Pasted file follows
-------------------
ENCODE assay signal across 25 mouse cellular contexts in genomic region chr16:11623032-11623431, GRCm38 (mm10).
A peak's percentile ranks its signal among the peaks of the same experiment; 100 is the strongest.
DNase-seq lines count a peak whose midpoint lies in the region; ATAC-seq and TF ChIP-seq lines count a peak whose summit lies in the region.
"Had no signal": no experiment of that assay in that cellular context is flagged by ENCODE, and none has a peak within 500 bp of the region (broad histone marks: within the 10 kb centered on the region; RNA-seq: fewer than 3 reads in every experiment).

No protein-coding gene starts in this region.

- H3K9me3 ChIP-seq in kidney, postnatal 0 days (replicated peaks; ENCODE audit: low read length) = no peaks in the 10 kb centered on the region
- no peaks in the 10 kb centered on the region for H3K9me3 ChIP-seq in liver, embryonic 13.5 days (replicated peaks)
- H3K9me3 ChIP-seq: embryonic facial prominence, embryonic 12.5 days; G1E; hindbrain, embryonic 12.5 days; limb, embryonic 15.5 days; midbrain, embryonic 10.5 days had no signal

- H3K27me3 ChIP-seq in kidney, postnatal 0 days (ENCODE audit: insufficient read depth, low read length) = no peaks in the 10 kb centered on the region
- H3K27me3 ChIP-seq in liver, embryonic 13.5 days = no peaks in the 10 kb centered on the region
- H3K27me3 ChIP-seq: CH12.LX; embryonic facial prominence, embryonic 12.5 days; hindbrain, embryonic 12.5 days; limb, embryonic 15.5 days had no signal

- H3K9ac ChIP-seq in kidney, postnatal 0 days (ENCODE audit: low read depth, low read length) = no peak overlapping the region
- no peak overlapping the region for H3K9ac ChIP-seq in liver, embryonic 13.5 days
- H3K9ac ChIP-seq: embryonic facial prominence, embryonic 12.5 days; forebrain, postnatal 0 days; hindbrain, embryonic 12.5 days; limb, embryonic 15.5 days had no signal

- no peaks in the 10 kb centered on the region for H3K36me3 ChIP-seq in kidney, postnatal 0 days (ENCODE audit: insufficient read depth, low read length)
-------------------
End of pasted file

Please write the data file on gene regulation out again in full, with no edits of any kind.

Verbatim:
ENCODE assay signal across 25 mouse cellular contexts in genomic region chr16:11623032-11623431, GRCm38 (mm10).
A peak's percentile ranks its signal among the peaks of the same experiment; 100 is the strongest.
DNase-seq lines count a peak whose midpoint lies in the region; ATAC-seq and TF ChIP-seq lines count a peak whose summit lies in the region.
"Had no signal": no experiment of that assay in that cellular context is flagged by ENCODE, and none has a peak within 500 bp of the region (broad histone marks: within the 10 kb centered on the region; RNA-seq: fewer than 3 reads in every experiment).

No protein-coding gene starts in this region.

- H3K9me3 ChIP-seq in kidney, postnatal 0 days (replicated peaks; ENCODE audit: low read length) = no peaks in the 10 kb centered on the region
- no peaks in the 10 kb centered on the region for H3K9me3 ChIP-seq in liver, embryonic 13.5 days (replicated peaks)
- H3K9me3 ChIP-seq: embryonic facial prominence, embryonic 12.5 days; G1E; hindbrain, embryonic 12.5 days; limb, embryonic 15.5 days; midbrain, embryonic 10.5 days had no signal

- H3K27me3 ChIP-seq in kidney, postnatal 0 days (ENCODE audit: insufficient read depth, low read length) = no peaks in the 10 kb centered on the region
- H3K27me3 ChIP-seq in liver, embryonic 13.5 days = no peaks in the 10 kb centered on the region
- H3K27me3 ChIP-seq: CH12.LX; embryonic facial prominence, embryonic 12.5 days; hindbrain, embryonic 12.5 days; limb, embryonic 15.5 days had no signal

- H3K9ac ChIP-seq in kidney, postnatal 0 days (ENCODE audit: low read depth, low read length) = no peak overlapping the region
- no peak overlapping the region for H3K9ac ChIP-seq in liver, embryonic 13.5 days
- H3K9ac ChIP-seq: embryonic facial prominence, embryonic 12.5 days; forebrain, postnatal 0 days; hindbrain, embryonic 12.5 days; limb, embryonic 15.5 days had no signal

- no peaks in the 10 kb centered on the region for H3K36me3 ChIP-seq in kidney, postnatal 0 days (ENCODE audit: insufficient read depth, low read length)